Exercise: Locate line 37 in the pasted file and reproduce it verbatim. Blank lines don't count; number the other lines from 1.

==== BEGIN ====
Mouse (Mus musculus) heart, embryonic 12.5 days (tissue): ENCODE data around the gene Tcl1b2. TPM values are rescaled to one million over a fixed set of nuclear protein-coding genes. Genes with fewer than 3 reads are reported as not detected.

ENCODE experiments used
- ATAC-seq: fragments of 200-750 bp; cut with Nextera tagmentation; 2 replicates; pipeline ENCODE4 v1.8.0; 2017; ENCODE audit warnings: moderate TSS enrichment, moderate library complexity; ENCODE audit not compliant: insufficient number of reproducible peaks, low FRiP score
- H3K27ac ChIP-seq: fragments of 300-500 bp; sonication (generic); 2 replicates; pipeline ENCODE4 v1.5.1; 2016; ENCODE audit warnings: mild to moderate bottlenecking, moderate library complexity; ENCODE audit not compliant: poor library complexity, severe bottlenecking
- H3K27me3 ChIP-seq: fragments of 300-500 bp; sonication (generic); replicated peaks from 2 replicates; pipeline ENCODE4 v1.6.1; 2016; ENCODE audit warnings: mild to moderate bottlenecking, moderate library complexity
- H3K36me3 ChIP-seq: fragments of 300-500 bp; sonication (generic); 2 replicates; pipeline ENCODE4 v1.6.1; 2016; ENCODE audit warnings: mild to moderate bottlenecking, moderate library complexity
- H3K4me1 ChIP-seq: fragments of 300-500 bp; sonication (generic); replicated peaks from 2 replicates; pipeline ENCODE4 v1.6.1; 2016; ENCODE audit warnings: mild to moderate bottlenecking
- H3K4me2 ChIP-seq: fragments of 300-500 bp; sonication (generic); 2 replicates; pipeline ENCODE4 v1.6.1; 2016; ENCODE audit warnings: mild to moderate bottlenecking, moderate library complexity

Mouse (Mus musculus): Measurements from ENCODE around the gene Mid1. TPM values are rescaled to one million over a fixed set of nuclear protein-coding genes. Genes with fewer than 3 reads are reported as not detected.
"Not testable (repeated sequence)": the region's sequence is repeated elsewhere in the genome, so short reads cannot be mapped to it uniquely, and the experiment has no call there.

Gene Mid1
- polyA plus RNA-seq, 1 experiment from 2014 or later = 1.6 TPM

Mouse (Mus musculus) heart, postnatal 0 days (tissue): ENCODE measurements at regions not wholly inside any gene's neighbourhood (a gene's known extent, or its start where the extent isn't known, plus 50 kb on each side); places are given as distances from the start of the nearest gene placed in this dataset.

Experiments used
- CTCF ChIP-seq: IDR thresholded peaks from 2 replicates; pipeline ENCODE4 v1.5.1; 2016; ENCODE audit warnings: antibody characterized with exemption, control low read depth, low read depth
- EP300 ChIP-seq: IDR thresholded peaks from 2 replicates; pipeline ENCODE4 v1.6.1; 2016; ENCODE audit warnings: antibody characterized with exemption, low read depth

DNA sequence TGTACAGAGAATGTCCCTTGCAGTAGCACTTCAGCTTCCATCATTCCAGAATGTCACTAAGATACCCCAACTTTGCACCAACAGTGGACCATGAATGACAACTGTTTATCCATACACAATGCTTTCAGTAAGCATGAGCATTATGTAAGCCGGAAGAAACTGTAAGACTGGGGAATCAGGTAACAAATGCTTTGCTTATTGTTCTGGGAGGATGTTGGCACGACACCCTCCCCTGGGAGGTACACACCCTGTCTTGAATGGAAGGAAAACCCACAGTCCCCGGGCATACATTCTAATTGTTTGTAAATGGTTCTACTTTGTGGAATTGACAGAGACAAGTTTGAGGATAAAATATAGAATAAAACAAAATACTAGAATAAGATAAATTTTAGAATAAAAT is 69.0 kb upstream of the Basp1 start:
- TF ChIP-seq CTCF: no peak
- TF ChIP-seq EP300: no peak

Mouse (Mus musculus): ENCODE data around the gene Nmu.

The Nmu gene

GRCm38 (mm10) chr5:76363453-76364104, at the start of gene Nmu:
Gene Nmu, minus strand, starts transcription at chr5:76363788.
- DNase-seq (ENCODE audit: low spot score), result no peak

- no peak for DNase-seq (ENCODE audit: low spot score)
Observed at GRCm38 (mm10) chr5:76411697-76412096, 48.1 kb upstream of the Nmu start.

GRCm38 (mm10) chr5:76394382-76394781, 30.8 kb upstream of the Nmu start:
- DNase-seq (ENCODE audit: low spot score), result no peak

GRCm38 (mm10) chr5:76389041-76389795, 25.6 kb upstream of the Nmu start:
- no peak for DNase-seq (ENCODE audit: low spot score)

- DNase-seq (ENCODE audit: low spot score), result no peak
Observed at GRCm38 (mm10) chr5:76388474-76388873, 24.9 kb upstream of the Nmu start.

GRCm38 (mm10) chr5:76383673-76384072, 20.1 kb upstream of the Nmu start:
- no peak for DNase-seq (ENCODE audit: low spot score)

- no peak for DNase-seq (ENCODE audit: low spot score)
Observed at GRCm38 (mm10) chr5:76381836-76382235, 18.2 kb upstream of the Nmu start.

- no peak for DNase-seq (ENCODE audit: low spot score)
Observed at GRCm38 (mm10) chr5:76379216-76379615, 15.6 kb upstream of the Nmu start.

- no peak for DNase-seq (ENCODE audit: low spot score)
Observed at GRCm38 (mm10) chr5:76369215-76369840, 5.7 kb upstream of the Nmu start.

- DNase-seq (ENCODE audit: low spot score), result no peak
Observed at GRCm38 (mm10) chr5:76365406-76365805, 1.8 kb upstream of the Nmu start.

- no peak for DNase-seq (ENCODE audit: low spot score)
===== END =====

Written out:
- no peak for DNase-seq (ENCODE audit: low spot score)